2013, R, 110 mins.
2013, R, 110 mins.
Will Forte as David Grant / Bruce Dern as Woody Grant / Bob Odenkirk as Ross Grant / June Squibb as Kate Grant / Stacy Keach as Ed Pegram / Missy Doty as Noel
Directed by Alexander Payne / Written by Bob Nelson
Alexander Payne has always been a filmmaker that manages to bridge the
always-awkward gap between heartfelt pathos and uproarious merriment in
his films. That, and his
richly delineated characters always seem to be deeply flawed, endearingly odd,
and broken down by life. Payne
has been accused of showing a bit too much mocking disdain for the
personas that populate his films, which is a bit misleading: He shows a
scathing condemnation for his characters while simultaneously showing
compassion for them and their plights.
newest film, NEBRASKA, is no exception whatsoever.
It’s not only a bittersweet road dramady of father and
sons, but it’s also a wonderfully loving ode to Payne’s roots.
This marks the third film in his “Home State Trilogy”, the
other two being his 1999 high school satire ELECTION and 2003’s Jack
Nicholson starring ABOUT SCHMIDT. All of these films share the
commonality of being emotionally rich portraits of their complicated and
troublesome characters. NEBRASKA
is also vividly shot in a pristine aura of black and white, and this
stylistic choice (alongside opening the film with the nostalgic Paramount
logo of old) helps frame the film’s sense of deep-rooted melancholy and
past regrets. Beyond
that, it also gives the film an ethereal timeless quality that only helps
cement the thematic material of this story of an American extended family
story – written by Bob Nelson, marking the first time that Payne directs
a feature not directly based on his own screenplay – concerns Woody
Grant (a note perfect and never-been-better Bruce Dern), a pathetic sad
sack of an old geezer if there ever was one.
Mostly unpleasant, foul tempered, and hostile in his anti-social behavior,
Woody perhaps has ample reasons for being a rude and crude SOB.
He was a Korean War veteran that saw a bit too much of the ravages
of combat, which led him to becoming a chronic alcoholic for the last
five decades. In the opening
of the film he embarks on a 900-mile trek – on foot, not a good idea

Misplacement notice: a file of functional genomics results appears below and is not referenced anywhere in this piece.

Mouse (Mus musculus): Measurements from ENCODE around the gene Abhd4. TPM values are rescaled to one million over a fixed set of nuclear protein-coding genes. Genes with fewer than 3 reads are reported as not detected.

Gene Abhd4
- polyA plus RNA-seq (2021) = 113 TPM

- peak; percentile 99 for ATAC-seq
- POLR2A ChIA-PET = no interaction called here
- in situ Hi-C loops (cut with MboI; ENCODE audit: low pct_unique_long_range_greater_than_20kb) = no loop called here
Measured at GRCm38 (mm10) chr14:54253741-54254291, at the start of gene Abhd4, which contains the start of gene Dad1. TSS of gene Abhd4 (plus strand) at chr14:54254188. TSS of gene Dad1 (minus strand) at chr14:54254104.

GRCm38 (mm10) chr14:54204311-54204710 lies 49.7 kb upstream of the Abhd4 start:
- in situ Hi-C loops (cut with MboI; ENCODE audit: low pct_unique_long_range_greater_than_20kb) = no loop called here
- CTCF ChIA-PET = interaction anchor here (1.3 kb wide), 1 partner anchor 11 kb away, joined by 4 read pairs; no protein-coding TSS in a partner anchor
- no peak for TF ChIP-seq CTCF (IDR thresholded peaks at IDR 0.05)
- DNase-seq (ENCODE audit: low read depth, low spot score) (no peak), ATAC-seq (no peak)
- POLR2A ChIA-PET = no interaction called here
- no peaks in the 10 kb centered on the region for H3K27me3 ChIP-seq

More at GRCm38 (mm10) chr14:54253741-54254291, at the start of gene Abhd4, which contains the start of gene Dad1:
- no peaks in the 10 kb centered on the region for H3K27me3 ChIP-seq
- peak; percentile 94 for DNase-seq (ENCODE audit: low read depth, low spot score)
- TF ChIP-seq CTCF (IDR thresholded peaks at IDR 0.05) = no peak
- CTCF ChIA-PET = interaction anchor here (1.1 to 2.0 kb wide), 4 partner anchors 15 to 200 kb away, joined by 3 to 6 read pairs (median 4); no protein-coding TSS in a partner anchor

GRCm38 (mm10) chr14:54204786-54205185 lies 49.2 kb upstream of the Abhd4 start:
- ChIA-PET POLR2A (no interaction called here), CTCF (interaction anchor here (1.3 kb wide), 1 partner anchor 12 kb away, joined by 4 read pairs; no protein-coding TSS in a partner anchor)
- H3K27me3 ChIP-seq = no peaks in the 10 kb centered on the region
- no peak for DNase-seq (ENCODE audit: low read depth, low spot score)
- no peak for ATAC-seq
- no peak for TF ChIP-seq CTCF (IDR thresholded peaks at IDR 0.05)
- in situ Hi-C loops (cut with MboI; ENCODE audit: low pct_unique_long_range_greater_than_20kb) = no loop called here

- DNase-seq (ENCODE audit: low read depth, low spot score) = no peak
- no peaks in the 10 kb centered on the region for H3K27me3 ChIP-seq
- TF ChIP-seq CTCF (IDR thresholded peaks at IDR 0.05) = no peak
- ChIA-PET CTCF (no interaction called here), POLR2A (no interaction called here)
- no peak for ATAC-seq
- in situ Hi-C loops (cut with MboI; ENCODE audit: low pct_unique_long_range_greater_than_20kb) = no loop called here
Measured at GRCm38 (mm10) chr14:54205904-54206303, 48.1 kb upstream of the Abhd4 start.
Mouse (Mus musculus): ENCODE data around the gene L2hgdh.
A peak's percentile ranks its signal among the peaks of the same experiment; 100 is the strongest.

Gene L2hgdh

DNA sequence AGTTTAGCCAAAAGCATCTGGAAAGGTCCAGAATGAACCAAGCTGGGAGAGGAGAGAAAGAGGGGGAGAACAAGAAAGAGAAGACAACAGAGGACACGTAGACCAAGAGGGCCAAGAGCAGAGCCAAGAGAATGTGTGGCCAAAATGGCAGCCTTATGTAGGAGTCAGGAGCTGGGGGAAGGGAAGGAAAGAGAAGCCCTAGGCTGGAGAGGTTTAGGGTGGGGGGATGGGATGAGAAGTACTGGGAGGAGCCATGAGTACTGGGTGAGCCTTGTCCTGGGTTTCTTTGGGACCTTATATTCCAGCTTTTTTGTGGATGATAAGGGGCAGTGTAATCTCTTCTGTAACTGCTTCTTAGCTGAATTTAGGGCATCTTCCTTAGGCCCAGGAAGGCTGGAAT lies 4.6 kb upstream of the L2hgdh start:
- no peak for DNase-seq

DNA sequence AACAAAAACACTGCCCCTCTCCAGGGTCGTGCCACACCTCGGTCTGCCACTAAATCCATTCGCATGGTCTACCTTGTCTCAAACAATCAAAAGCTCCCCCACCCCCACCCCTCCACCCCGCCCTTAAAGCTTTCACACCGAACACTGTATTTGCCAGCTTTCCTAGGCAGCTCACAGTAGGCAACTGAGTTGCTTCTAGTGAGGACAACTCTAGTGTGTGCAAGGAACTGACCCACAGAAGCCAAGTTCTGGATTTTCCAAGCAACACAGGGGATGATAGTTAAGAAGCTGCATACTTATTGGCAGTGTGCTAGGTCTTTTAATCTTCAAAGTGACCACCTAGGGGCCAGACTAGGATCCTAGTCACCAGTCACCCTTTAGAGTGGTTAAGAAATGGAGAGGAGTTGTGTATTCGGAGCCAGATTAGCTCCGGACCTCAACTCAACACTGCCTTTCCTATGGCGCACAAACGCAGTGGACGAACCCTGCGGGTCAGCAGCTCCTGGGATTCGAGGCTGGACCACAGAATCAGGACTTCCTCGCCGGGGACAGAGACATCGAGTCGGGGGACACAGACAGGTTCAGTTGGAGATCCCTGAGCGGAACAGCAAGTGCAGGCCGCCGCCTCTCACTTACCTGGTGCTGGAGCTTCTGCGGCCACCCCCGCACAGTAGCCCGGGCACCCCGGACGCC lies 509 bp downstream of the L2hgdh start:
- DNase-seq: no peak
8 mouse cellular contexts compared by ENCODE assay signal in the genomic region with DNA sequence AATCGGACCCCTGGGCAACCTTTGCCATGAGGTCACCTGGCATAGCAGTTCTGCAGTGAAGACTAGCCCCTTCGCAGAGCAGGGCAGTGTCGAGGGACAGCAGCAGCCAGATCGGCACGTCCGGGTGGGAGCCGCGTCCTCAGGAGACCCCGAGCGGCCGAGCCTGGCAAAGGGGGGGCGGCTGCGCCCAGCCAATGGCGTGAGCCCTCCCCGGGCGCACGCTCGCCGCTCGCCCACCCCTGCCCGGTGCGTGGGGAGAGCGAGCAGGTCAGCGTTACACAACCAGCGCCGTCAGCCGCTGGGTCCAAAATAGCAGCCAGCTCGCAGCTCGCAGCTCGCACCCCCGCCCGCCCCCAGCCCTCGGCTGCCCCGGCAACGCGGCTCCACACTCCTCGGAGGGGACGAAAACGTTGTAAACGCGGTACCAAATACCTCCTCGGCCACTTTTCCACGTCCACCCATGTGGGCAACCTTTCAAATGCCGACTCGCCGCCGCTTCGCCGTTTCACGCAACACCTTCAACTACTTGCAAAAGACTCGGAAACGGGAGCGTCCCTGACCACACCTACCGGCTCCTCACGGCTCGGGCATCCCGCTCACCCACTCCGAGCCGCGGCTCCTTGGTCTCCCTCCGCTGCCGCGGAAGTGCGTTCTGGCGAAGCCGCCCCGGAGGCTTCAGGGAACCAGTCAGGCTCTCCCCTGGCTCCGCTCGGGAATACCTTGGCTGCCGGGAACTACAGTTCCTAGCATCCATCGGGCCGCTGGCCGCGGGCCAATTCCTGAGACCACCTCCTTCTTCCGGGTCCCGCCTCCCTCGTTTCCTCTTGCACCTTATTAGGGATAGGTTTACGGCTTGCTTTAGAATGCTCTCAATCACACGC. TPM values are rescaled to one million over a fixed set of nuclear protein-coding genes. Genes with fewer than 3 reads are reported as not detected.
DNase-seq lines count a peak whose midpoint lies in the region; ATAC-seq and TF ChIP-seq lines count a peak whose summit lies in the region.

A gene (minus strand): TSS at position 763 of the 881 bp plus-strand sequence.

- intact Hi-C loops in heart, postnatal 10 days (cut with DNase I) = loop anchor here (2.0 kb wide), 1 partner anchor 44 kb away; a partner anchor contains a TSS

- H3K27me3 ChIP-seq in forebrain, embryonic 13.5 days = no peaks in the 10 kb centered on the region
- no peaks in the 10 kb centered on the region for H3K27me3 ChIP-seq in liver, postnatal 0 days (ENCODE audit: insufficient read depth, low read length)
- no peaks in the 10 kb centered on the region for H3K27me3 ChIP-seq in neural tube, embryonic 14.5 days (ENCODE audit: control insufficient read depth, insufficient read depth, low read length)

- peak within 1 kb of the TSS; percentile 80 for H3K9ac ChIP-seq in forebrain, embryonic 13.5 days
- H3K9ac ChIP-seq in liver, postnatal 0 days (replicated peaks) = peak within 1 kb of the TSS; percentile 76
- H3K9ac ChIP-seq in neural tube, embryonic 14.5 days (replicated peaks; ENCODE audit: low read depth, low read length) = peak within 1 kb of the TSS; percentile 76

considering his age – to journey from his home in Billings, Montana to
Lincoln, Nebraska. Why?
Well, it appears that he received an obviously phony letter
claiming that he has “won” a million bucks, which must be picked up in
Lincoln. Most other people
would immediately throw such a letter in the trash, but the borderline
senile Woody has other plans altogether.
He wants his money.
greatly upsets his wife, Kate (June Squibb, so resoundingly authentic),
who specializes in busting her husband’s balls with the least
provocation. News of
Woody’s travels also worries his son David (played in a shockingly
effective low-key performance by MACGRUBER
himself, Will Forte), a down-on-his-luck electronic salesman.
He seems about as sad and dejected by life as everyone else in his
family, mostly because Woody was never really a great paternal figure for
him. Nonetheless, David stops
his dad for continuing on his journey, but for some odd reason, he decides
that he will actually drive the crazy ol’ coot out to Lincoln. Mind you, not because he believes that Woody has won anything.
No, he does it to placate a dying man’s wishes to go on an
adventure. Once David and
Woody hop in the car and begin their odyssey to Lincoln, it’s just the
beginning of a new set of mini-adventures, many of which involves pit-stop
visits with their extended family.
would be foolish of me to spoil more of NEBRASKA, because, like all great
road comedies, the pleasure of watching them lies solely in the journey
towards the destination itself. Woody